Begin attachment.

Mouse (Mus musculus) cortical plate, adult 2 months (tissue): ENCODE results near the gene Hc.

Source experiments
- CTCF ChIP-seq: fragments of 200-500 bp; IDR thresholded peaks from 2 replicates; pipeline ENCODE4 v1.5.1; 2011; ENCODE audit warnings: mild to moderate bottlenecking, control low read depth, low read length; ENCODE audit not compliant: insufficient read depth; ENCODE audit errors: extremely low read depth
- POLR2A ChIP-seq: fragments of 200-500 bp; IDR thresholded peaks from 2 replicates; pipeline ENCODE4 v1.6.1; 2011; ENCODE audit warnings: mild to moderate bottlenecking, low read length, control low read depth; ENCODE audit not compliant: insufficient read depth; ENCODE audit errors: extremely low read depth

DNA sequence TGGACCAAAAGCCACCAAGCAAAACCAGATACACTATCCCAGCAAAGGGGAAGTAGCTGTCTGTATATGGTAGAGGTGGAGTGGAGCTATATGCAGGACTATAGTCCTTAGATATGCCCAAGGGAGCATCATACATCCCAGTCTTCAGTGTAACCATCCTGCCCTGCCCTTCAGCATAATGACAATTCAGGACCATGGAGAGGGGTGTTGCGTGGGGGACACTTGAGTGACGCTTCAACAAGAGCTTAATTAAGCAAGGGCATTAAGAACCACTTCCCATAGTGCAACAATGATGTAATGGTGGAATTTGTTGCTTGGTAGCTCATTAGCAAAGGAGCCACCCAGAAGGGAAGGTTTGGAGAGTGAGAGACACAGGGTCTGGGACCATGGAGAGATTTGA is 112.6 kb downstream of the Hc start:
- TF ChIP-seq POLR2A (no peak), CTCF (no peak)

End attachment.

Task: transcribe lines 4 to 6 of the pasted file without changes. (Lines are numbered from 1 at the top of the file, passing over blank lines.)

- POLR2A ChIP-seq: fragments of 200-500 bp; IDR thresholded peaks from 2 replicates; pipeline ENCODE4 v1.6.1; 2011; ENCODE audit warnings: mild to moderate bottlenecking, low read length, control low read depth; ENCODE audit not compliant: insufficient read depth; ENCODE audit errors: extremely low read depth

DNA sequence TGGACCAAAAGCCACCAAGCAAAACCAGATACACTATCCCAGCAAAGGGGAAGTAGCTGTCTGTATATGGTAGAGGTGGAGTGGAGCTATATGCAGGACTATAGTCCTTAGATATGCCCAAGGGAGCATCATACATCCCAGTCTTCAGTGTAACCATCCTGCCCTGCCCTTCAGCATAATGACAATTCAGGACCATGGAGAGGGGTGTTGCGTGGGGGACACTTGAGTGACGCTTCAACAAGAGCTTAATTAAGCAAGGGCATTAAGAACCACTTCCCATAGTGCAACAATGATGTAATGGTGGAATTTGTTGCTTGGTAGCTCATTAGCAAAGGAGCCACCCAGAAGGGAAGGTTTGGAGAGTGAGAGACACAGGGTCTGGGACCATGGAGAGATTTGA is 112.6 kb downstream of the Hc start:
- TF ChIP-seq POLR2A (no peak), CTCF (no peak)